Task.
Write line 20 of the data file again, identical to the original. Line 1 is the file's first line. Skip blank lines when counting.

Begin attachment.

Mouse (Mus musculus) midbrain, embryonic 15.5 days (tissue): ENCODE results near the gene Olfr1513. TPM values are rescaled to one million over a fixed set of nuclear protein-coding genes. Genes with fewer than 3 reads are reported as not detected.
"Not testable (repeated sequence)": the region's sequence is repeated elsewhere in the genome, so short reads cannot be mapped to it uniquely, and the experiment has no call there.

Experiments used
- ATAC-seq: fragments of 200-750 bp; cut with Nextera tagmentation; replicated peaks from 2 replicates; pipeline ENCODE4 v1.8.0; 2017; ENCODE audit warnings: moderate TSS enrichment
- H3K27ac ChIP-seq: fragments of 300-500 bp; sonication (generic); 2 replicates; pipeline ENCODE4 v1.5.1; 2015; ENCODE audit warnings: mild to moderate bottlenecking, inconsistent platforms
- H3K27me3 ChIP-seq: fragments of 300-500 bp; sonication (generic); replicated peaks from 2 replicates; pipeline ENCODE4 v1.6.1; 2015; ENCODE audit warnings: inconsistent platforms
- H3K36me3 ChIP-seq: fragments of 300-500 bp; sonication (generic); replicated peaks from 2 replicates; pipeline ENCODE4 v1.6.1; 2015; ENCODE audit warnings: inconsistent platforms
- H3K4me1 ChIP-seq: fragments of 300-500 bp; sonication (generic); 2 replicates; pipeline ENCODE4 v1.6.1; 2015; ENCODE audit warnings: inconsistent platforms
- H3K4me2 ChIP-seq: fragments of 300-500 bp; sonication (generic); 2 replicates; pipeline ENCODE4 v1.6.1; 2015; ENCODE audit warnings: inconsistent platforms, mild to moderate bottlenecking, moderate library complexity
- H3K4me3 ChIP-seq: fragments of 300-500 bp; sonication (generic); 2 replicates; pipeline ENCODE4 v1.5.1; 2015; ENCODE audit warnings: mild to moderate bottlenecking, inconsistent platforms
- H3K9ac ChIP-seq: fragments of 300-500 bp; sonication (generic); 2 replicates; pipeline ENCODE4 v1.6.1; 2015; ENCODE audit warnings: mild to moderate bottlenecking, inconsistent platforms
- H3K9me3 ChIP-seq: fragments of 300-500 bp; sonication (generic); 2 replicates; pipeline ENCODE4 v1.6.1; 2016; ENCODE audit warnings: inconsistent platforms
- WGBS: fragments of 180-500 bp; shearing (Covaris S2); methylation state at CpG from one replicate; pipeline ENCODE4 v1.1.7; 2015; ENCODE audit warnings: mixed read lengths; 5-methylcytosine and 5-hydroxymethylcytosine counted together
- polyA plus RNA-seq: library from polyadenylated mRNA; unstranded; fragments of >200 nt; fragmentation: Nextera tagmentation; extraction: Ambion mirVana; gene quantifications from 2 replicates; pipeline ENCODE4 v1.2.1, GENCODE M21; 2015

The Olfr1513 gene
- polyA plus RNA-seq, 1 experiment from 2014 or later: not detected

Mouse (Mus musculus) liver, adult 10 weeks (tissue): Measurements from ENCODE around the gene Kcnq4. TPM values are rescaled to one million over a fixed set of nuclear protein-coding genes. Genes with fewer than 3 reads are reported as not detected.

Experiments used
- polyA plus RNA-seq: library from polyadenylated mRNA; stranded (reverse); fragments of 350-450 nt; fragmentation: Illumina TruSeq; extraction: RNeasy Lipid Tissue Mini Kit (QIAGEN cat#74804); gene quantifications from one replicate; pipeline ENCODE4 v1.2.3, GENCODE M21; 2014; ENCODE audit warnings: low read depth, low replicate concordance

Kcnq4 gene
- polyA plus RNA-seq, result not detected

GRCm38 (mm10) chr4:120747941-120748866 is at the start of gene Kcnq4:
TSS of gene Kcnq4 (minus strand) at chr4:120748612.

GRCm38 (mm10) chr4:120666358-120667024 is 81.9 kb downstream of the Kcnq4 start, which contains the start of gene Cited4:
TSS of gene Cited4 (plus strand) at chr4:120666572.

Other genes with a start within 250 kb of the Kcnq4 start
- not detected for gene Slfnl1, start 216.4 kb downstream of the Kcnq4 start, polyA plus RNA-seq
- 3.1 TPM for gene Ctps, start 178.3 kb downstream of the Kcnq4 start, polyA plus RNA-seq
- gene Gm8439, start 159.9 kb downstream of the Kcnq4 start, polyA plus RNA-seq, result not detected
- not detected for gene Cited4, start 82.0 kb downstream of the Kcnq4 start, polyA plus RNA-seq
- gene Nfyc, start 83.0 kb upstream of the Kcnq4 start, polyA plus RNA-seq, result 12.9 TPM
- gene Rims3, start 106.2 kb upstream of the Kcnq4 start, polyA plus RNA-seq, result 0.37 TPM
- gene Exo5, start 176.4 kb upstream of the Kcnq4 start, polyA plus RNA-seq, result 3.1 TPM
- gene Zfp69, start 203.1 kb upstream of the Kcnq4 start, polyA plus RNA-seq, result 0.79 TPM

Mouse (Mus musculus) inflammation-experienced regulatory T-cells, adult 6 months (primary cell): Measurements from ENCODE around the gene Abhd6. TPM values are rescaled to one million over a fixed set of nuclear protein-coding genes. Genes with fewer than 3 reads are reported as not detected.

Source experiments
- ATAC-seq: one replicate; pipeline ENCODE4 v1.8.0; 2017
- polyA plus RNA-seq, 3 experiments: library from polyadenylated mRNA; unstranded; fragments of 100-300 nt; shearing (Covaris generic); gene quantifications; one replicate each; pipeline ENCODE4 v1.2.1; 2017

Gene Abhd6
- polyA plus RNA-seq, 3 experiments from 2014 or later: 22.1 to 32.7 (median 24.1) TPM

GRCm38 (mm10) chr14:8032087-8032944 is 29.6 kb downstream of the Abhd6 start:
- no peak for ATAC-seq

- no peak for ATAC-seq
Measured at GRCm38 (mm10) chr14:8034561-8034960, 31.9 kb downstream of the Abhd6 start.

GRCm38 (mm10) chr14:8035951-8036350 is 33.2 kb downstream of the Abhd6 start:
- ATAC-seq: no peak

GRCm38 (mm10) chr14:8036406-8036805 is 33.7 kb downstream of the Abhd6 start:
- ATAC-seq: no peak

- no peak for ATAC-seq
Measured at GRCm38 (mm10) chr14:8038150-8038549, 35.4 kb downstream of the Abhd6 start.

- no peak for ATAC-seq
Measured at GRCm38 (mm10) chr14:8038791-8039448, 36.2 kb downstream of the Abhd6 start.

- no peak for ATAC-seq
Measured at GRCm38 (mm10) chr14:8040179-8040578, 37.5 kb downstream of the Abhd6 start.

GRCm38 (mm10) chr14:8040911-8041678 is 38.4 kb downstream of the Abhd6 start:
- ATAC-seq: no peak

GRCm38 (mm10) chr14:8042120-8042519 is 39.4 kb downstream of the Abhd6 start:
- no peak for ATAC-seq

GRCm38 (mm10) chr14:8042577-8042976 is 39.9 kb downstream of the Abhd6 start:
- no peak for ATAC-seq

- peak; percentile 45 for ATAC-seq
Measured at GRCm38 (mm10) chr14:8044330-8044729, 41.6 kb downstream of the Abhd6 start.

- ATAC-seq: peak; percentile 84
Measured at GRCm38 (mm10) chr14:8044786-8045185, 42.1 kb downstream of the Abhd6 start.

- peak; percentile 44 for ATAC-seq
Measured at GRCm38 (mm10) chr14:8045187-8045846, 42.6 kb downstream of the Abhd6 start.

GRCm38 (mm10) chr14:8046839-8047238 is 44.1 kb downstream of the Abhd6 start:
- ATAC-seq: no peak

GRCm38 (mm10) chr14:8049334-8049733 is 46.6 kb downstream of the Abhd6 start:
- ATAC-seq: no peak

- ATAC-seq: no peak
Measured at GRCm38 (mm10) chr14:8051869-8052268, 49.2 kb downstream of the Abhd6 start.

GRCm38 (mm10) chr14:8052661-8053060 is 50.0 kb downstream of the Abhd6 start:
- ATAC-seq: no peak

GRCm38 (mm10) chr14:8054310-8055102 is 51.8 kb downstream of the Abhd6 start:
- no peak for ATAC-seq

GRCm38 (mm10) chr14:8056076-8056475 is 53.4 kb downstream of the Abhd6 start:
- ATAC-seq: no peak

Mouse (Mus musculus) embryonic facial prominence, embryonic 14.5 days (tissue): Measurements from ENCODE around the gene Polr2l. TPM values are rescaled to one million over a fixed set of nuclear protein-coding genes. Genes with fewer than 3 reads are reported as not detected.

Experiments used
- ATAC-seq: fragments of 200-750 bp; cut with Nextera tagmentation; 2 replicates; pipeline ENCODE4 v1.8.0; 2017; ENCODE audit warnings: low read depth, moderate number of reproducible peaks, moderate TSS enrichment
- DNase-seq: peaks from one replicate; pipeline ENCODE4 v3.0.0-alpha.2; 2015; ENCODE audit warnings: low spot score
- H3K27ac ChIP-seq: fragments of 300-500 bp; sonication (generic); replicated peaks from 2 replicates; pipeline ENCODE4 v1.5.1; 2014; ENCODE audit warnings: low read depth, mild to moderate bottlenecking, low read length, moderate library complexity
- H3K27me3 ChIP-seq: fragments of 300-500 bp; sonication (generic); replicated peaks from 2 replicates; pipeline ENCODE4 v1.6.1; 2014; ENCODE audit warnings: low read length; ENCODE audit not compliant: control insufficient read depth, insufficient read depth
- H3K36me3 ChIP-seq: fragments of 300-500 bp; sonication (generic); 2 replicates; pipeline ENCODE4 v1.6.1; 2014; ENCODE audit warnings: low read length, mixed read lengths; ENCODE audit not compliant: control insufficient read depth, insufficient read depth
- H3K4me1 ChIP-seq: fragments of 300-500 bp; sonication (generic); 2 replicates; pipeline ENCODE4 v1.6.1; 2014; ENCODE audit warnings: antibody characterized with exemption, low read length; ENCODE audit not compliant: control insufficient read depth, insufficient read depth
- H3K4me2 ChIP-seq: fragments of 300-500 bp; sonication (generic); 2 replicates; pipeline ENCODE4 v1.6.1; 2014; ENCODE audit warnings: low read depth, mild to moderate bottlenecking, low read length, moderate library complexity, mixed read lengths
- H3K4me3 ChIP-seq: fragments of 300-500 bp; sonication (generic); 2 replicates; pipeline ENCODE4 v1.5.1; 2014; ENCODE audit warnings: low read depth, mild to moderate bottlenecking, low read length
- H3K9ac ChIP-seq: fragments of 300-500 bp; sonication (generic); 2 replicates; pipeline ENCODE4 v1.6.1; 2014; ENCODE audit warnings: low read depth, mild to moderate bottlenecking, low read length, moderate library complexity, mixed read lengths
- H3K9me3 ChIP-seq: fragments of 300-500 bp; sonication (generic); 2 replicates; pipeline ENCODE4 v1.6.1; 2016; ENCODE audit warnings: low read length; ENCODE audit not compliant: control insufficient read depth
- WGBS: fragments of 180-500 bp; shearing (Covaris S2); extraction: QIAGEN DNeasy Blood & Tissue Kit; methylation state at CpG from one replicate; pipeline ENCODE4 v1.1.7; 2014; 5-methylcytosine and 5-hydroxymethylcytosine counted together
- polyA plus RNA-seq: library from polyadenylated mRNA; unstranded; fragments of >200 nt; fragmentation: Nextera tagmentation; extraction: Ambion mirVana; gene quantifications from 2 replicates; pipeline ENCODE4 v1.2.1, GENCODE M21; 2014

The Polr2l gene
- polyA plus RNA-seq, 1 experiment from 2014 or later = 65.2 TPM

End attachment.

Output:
Kcnq4 gene